summer… plans?

I have lived my entire life on an academic schedule, so the beginning of Summer — not always June, since the first half of my life was spent in a Southern Hemisphere school — has always meant a break from the normal routine for me.  This plan typically starts with the firm assertion that I will have no plans, and will do whatever I want, and that what I want includes


ellie’s summer list: wallow, wallow, chase squirrels, wallow

  • sleep for 12 hours per day
  • ride my pony
  • ride all the ponies!
  • craftsy things
  • road trip
  • read all the books!
  • play with my friends
  • go swimming
  • read by the pool
  • read in the pool
  • lay in the sun
  • go to the beach
  • swim with my pony
  • garden
  • go berry picking
  • go to friends weddings (San Diego!!!)
  • visit the East Coast
  • develop an app to make me independently wealthy

Image result for duck rolling on money

Unshockingly, I do about four of the things on the list (and somehow, sleep 12 hours per day is rarely one of them) and then September arrives and it’s back to the grind.

And really, there isn’t much no-plans-Summer to go around, especially if I stick to the current plan of heading to Camelot for an August 19-20 debut at Novice.  That’s basically eight weeks out.  Eight weeks!!  Lucky for Nicole and Murray, there’s not terribly much to prep for Novice.  We already know how to:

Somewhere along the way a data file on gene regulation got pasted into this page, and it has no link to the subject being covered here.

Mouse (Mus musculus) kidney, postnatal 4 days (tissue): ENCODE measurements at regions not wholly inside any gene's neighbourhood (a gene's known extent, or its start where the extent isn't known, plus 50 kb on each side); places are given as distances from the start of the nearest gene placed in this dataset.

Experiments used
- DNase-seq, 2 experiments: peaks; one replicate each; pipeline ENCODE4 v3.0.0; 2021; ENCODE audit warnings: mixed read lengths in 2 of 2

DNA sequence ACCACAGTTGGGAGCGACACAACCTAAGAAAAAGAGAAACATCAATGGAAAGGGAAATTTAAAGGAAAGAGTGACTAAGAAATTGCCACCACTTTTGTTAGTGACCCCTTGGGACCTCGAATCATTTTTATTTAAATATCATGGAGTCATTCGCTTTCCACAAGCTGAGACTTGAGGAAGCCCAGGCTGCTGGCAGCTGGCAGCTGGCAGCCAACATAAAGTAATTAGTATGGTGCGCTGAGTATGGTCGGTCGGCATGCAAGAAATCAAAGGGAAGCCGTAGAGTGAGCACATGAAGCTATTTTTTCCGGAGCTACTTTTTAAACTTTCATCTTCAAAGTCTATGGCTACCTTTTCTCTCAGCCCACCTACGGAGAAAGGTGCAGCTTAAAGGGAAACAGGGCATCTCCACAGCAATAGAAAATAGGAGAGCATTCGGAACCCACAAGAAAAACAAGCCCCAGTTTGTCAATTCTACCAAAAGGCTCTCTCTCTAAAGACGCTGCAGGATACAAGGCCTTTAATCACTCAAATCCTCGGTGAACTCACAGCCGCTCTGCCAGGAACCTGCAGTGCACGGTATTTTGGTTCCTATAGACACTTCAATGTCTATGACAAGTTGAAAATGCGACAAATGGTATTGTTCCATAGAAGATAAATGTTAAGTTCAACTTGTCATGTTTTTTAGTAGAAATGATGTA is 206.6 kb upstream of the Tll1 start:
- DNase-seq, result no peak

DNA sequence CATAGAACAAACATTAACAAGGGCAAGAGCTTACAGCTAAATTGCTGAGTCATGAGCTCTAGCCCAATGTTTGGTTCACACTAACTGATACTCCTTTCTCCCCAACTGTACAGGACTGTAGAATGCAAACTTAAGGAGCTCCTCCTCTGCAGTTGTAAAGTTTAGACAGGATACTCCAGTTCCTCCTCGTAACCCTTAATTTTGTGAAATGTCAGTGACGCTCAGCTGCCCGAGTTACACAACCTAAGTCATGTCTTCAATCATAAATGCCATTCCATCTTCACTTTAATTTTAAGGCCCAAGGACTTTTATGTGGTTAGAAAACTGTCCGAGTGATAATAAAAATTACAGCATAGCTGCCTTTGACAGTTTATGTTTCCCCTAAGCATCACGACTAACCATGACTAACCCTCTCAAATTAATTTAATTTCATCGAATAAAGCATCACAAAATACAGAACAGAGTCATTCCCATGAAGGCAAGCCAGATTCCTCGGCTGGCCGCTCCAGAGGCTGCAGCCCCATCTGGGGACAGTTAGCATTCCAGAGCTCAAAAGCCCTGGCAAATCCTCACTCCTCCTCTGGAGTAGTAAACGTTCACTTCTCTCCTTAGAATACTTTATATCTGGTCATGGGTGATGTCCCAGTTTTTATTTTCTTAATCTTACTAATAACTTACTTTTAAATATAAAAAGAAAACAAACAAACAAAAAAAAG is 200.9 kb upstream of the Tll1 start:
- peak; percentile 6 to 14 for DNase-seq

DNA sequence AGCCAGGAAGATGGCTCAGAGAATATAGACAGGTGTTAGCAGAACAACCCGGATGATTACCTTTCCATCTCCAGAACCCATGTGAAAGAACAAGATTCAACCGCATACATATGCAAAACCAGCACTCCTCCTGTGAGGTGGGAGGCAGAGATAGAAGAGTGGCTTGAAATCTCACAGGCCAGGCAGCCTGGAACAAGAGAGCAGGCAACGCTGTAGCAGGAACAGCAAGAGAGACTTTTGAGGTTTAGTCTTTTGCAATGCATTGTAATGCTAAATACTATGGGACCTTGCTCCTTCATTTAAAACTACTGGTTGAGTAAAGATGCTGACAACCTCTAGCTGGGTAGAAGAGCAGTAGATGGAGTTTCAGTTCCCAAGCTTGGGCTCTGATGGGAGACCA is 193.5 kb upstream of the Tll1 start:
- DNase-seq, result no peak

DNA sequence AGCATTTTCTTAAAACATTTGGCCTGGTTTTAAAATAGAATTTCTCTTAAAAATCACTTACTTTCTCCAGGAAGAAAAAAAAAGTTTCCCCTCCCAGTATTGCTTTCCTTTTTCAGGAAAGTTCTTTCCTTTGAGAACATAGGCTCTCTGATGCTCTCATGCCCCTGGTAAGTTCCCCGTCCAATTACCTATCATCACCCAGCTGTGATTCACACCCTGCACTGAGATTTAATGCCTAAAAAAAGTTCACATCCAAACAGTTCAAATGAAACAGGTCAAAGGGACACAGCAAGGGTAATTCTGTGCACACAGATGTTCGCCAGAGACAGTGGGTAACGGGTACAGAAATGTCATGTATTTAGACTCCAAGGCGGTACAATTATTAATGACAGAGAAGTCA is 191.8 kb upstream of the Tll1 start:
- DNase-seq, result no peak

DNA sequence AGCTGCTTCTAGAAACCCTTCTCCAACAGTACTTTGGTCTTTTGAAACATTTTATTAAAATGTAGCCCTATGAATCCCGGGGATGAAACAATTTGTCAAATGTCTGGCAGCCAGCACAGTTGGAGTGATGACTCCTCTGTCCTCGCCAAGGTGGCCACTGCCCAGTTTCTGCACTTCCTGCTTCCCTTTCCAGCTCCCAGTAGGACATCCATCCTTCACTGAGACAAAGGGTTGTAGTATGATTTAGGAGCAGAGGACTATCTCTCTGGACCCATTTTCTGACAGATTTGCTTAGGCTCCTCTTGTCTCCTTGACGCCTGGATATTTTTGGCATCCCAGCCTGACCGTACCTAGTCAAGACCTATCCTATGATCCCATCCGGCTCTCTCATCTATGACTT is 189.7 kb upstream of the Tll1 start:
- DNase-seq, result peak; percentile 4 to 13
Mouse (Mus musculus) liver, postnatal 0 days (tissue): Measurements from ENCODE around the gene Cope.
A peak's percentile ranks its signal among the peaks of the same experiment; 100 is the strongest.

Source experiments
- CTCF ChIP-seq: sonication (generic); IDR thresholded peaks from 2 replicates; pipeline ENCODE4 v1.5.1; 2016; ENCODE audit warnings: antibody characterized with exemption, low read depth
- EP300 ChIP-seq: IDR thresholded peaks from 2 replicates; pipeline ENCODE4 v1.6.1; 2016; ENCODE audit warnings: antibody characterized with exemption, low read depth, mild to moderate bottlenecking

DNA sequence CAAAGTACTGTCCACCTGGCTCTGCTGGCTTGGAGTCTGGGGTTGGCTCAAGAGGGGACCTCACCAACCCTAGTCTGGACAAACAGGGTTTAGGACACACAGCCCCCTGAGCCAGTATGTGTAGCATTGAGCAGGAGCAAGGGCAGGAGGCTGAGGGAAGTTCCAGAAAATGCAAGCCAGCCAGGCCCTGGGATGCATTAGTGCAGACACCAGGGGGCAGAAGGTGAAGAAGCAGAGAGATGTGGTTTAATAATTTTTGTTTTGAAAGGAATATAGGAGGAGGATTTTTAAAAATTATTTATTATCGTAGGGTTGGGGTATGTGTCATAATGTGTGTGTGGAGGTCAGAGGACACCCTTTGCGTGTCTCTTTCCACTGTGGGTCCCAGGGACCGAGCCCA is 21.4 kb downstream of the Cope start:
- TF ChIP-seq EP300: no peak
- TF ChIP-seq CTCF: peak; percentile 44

• walk, trot, and canter in a variety of straight line and circle patterns — more or less obediently
  • course 2’11” stadium
  • jump all of the Novice elements on the Camelot XC course

So in terms of technicality, we will be fine.  There are quite a few things I would like to finesse in my riding this Summer though.  You know, less drunk-monkey-ing, more active riding.  Improving myself so that Murray and I can tackle some more big horsey learning goals.

murray: canter down centerline? got it

Sitting trot – This stupid skill has been on my goal list for literal years. Time to make it happen.

Turn my toes in – My toes point out.  And I use the back of my leg instead of the inside of my leg.  These are not, I have heard, the things I am supposed to do.

Following hands – I’m still wavering back and forth between my hands too high and grabby, and loose, floppy reins.

Strengthen my two-point – the position I think is an appropriately forward two-point is not appropriately forward. I need to lower my seat to the saddle and close my hip angle a little more, which should help with the above.

All of these will only get better with deliberate practice (have I talked about deliberate practice before? I’m kinda obsessed with the concept).  I have some plans.  For example, I plan to increase the number of sitting trot circles I do by one each week.  I did two (one each direction) on Tuesday this week, and if I can squeeze in two more before the end of the week that will be good.  Turning my toes in will require constant, conscious adjustment.  As will following hands.  And the crowning jewel of all of it is that I need to keep Murray put together all at the same time.  That is the real challenge.